About PM4Web

The PM4Web blog was born as an outlet to return knowledge back to the web development community. My goal is to share my experiences as a project manager from over the years in a manner which helps you succeed with your own projects.

22 March, 2010

Writing Short, Easy to Read Fee Proposals (Part 1)

Creating fee proposals which are quick to write & easy to understand.

Due to the length of this article, it has been split into two separate but related parts. The first article provides the reasoning behind the proposal style. The second part describes the various sections of the proposal structure in more detail.

A while back I wrote an article called Writing Fee Proposals, since than I have learnt a few things which have led me to produce a new streamlined fee proposal structure (or tenders as many refer to them).

What prompted me to develop a better proposal structure? I had an experience last year where I lost out on a new contract. The client said I didn't get the job because my proposal was "too complicated". Up to that point I had thought being thorough and documenting everything in painful detail was a good thing - I guess not (at least not for everyone).

The biggest driving force behind the development of this new proposal structure was this thought: "people are busy, give them the facts and let them get on with their work". To achieve this goal, the proposal had to be short (generally 4-5 pages), it had to use the military principle B.L.U.F or Bottom Line Up Front (where facts are favored over 'fluff'), and it had to use language which would be universally understandable.

One of the major themes of the new proposal is setting up expectations. You've probably heard someone say "you have to manage customer expectations". Ideally, you want to lay down the ground rules for how a project is going to be run early on. What better point to do this than before the project has even started? I have seen projects in all sorts of trouble because it wasn't explained to a client early on that "this is how we run a technology project at our company". Trying to explain protocols once a project is underway is an uphill battle (not impossible, just harder than necessary).

I personally believe a proposal should tell a client exactly what they are getting for their buck. Seeing a line item like 'development cost' or 'consultancy service fee' is really no help to anyone. Having vague line items like these in a proposal just tells a client you aren't listening and don't recognize their specific business needs. Better line items would be 'development of shopping cart mechanism' and 'consultancy regarding off-page SEO strategy'.

One thing to keep in mind is that this structure is mainly suited to small to medium sized projects (e.g. 20 to 150 hours). I don't believe it is appropriate to use this format for bigger projects. You would risk under-pricing the project since you don't have enough detail to produce good estimates.

Let's take a brief look at the overall structure of the new proposal style (nb. part 2 of this article series goes into more detail about each section).

The First Page
• Big bold document title (e.g. Fee Proposal - ACME Website)
• Subtle note saying supplier & contractor details are in the appendix
• A single line describing what the document's purpose is
• A Cost Summary table (including the project's total budget)
Change of Requirements block - this sets out important ground-rules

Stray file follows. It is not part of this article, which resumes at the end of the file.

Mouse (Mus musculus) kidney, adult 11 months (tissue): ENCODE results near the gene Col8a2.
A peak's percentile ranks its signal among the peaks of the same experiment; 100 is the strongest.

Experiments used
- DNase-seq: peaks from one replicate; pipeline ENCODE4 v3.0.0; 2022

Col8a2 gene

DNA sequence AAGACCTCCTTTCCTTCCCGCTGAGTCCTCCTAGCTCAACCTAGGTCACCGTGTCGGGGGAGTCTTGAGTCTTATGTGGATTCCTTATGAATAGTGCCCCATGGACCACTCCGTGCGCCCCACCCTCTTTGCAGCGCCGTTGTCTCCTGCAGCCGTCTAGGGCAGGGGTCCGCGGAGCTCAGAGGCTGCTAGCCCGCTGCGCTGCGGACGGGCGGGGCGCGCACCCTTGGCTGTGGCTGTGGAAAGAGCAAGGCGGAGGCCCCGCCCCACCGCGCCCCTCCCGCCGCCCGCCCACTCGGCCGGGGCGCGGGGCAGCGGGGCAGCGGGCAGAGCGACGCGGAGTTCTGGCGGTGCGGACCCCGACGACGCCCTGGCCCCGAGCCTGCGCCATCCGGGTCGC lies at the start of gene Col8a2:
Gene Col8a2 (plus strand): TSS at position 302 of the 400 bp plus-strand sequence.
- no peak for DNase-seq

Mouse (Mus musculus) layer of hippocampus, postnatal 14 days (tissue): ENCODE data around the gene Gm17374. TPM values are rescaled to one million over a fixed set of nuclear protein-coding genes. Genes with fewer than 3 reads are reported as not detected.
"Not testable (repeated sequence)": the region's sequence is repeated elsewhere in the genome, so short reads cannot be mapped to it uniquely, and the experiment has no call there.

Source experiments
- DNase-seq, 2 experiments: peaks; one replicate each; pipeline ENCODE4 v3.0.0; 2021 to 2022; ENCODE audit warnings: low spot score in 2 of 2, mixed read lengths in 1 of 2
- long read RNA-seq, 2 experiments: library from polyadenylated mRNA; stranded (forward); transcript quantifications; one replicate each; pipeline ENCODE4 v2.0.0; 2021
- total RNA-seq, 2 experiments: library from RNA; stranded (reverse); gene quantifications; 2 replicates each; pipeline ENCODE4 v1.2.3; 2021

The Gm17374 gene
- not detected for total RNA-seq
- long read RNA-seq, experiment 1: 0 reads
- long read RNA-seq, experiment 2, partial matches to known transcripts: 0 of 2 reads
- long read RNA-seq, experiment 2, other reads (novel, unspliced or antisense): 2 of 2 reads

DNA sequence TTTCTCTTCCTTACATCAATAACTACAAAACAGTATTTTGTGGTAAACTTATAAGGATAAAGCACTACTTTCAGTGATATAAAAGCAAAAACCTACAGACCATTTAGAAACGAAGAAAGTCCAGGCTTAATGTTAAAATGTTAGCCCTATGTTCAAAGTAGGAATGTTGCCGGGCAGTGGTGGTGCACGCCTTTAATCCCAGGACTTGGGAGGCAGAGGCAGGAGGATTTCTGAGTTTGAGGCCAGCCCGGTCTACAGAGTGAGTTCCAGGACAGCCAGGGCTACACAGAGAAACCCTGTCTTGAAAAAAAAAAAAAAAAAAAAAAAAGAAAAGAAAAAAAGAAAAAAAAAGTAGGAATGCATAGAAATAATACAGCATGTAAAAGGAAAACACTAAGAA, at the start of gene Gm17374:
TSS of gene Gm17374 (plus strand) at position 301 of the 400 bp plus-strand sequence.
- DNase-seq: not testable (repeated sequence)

Project engagement sign-off box - client's signature goes here
All this should fit on the first page, it's like a big executive summary.

• Introduction
- Purpose of the Website - briefly state the project goals
- Client Background - demonstrate you were paying attention & care
- Technology to be Used - what language & database will be used
- Project Schedule (not the actual schedule, mention one will be used)
- Non-requirements (saying what isn't included in the project budget)
- Contractor & client details
- Project Team (brief history & qualifications of people doing the work)
• Costs
- Change of Requirements - affect of adding new features mid-project
- Budgeting for Additional Features - prepare client for extra costs
- Third Party Costs - (e.g. hosting fees aren't included in the budget)
- Payment Stages - when milestone payments will be triggered
• Terms - when invoices need to be paid, that a deposit is required
• Software Warranty - describing what happens when bugs are found
- Logging of Bugs - describing how bugs are to be reported
• Content Management System - CMS license details

The most radical change is that I shifted nearly everything into an appendix. If it wasn't absolutely critical for the client to know something straight away, than it got shifted to the appendix. What this meant was that the client could potentially read just the first page and approve the project from that (not advisable of course). From the client's point of view, the first page contains arguably the two most important pieces of information; what am I getting, and how much will it cost? From a technology supplier's point of view, the first page lays forth the most important rules for the project (e.g. how feature additions will be dealt with).

The reason why the majority of the document is in the appendix is because it's hard to say what's most important to a potential client after stating what the costs and deliverables are. Delivery date would be high on the list too, but you can't know that until you've done the project schedule. The appendix contains many sections which probably fall under the category of "who cares" as far as the client is concerned, but nearly everything in the appendix is a bureaucratic must.